Concussions: A Tale Of Two Stories

Goodell thinks football is safer.


The distance between midtown Manhattan and the Giants/Jets football stadium in East Rutherford, New Jersey is about seven miles, but on Monday there was a huge gulf between messages that were sent at two different functions that involved football and whether football concussions cause brain damage. In Manhattan Dr. Bennet Amalu, who is on a book tour, was saying that no human being should be playing football because of constant collisions and poundings that take place because a human’s brain cannot take the blows. While National Football League Commissioner Roger Goodell was trying not to answer a Giants season ticket holder named Mitch from Wayne, New Jersey’s concussion question at a New Jersey Meadowlands season ticket holders’ town hall. Dr. Amalu was adamant about his belief while Goodell was almost in a prevent defense mode.

“I guess I would take issue with ‘the quality of the game isn’t what it used to be,’” Goodell said. “I think it’s better than it’s ever been. I think we’ve proven you can make the game better and more competitive and safer at the same time. I think we’ve done a good job of embracing the changes to the game and advancing equipment to make our game safer, and bringing awareness to head injuries, for example, is helping all sports, not just football, but all sports.”Goodell needs to be on the defensive for a very obvious reason. National Football League owners take in billions, which is divided in 32 ways, and they want to continue to rake in the cash from television networks, ticket holders and marketing partners. Goodell also wants cities to bid for Super Bowls and build stadiums for owners. Dr. Bennet Amalu thinks children playing football is child abuse while Goodell and the football industry see children playing football as future college and pro football players who entertain audiences willing to pay big money to watch.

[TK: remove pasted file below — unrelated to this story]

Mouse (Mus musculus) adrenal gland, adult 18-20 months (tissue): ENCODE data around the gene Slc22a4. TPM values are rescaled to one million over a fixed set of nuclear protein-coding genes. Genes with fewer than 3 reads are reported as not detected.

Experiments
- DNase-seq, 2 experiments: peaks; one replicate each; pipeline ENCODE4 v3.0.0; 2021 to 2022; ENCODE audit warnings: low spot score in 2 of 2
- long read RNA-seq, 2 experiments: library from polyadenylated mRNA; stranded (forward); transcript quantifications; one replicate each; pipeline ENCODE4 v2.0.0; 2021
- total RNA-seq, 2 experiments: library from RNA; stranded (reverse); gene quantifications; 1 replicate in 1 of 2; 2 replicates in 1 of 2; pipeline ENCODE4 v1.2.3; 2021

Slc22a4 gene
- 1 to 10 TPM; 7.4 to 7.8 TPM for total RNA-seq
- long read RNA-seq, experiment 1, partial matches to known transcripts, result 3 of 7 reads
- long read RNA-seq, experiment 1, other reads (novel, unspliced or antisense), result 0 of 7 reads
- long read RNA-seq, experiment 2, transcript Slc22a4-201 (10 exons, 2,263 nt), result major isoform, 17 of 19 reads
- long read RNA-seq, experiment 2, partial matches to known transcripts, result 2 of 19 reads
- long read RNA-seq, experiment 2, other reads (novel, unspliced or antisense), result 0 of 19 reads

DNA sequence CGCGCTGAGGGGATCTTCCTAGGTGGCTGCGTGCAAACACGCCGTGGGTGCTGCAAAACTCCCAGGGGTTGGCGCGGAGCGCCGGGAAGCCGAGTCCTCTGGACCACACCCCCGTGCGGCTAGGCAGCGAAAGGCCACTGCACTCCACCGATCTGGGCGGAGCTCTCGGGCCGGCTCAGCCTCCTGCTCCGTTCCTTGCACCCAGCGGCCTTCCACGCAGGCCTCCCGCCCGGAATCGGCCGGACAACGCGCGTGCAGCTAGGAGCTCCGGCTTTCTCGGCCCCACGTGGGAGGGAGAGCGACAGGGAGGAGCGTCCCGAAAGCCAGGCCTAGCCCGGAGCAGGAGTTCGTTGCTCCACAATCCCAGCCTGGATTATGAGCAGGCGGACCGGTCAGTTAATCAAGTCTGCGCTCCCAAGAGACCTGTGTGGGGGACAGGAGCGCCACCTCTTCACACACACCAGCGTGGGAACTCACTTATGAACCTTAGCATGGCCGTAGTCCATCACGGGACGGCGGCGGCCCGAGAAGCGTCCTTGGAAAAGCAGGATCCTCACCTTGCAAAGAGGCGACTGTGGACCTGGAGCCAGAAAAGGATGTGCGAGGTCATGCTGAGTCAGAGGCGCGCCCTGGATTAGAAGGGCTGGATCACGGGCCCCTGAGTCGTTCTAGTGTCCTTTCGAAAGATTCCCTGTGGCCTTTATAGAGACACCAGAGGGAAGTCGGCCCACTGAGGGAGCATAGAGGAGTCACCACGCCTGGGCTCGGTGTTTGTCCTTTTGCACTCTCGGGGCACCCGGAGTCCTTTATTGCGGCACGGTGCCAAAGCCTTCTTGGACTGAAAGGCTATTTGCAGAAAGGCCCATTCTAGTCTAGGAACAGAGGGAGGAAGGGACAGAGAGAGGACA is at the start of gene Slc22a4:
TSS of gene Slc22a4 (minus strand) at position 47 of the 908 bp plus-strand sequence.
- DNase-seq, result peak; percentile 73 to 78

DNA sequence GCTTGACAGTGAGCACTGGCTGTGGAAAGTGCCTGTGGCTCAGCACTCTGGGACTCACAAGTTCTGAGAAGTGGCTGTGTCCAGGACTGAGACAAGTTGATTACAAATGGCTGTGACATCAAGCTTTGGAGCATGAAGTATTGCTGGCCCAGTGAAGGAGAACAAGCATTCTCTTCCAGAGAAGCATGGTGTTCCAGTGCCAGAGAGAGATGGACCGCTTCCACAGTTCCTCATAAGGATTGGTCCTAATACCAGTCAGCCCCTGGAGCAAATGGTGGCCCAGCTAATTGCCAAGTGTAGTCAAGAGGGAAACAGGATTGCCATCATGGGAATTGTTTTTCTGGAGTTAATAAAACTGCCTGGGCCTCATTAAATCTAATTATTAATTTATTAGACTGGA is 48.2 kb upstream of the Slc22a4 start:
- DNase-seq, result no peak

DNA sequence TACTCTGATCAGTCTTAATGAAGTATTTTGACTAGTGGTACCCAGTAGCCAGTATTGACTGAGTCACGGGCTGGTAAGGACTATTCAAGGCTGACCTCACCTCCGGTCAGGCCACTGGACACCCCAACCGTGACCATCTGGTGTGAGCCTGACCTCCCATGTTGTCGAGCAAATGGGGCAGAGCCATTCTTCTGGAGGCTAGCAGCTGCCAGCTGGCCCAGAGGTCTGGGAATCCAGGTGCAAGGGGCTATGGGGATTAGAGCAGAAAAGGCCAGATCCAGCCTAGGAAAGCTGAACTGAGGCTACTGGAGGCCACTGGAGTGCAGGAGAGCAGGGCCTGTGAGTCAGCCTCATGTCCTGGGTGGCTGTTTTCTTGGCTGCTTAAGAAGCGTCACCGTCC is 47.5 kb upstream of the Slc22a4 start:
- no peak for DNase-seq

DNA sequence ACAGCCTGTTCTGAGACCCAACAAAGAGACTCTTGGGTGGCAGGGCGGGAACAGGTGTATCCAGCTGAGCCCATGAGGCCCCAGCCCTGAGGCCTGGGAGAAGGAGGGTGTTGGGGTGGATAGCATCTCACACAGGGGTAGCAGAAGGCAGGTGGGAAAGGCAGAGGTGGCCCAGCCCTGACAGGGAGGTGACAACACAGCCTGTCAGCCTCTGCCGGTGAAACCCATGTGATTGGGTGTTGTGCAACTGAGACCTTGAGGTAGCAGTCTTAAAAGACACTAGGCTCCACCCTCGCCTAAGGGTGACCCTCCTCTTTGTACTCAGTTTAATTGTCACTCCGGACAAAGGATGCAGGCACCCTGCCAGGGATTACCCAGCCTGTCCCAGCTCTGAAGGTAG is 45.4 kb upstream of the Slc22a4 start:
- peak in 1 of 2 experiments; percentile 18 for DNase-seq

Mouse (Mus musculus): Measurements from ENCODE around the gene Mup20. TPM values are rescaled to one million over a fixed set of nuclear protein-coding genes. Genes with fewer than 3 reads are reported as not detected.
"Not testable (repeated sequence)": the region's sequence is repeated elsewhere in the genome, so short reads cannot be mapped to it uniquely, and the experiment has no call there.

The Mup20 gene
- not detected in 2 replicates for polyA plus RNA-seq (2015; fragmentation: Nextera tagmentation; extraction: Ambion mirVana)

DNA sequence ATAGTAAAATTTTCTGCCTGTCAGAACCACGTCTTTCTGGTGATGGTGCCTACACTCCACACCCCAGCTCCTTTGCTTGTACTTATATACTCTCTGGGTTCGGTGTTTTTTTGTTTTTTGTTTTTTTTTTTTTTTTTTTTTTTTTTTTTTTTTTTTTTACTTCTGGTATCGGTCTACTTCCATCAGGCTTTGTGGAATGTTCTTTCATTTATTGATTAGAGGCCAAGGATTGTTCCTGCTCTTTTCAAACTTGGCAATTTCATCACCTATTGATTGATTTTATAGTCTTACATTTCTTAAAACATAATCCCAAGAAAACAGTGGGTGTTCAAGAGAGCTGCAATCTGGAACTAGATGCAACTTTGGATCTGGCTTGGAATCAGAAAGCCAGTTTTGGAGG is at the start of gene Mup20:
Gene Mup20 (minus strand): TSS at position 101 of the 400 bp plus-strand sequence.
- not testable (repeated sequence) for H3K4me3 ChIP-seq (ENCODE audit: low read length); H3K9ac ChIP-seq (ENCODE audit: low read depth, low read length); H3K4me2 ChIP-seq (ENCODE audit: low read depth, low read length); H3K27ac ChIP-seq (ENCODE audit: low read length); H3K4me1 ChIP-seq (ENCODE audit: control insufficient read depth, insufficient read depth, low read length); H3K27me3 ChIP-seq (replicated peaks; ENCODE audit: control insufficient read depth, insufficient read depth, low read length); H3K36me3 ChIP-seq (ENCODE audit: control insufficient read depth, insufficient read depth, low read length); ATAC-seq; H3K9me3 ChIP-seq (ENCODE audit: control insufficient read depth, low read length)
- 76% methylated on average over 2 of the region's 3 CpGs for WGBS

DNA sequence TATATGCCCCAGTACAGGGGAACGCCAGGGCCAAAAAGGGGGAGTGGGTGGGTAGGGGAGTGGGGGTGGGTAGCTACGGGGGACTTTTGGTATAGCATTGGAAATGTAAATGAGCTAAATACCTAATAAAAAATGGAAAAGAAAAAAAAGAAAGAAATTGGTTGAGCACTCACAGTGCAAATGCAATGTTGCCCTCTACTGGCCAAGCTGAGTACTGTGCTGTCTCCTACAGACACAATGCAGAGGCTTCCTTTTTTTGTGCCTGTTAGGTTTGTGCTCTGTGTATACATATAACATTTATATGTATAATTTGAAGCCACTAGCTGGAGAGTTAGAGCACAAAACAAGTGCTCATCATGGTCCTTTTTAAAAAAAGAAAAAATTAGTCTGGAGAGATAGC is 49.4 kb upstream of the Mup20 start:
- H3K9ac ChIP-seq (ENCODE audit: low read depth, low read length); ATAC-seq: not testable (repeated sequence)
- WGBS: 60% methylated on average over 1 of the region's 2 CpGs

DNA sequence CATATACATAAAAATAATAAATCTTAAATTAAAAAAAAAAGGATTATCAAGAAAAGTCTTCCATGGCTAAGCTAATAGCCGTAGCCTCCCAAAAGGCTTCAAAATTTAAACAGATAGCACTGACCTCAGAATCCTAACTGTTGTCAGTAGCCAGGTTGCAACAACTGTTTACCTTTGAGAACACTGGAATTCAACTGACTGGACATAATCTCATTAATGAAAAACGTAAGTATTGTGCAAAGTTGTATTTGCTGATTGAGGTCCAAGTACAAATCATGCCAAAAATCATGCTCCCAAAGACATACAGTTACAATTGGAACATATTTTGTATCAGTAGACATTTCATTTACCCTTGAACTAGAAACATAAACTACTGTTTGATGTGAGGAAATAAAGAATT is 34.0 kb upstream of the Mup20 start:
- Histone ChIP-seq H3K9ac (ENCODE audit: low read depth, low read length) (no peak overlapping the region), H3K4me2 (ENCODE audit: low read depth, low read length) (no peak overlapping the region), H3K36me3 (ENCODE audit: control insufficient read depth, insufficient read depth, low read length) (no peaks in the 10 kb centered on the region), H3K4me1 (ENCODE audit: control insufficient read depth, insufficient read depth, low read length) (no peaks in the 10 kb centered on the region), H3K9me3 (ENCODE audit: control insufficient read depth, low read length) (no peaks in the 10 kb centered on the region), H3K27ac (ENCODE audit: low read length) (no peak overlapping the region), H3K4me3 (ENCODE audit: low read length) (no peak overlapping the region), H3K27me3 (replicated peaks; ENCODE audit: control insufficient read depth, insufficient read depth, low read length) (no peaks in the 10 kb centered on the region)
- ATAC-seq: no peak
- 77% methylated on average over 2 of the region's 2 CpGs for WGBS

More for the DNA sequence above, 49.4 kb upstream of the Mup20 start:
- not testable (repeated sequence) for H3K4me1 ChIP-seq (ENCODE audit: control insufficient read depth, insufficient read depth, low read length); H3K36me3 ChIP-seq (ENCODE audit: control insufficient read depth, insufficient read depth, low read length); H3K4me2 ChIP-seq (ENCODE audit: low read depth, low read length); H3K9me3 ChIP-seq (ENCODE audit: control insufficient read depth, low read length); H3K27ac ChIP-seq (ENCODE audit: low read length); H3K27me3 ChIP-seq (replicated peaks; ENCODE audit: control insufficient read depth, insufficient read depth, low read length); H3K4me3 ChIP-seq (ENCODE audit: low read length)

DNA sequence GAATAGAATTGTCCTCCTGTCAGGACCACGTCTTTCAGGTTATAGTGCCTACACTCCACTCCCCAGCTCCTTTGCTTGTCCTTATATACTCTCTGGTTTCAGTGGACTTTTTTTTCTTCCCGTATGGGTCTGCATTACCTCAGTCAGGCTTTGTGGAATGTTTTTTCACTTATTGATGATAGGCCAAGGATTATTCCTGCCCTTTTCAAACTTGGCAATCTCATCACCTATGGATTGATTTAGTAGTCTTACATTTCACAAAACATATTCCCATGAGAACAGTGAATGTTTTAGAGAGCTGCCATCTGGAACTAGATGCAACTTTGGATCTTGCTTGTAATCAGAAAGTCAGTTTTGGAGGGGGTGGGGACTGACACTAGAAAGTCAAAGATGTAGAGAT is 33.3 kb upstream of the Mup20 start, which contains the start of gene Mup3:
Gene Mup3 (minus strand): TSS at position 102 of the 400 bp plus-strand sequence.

Goodell wants the protect the shield from losing money due to concussions.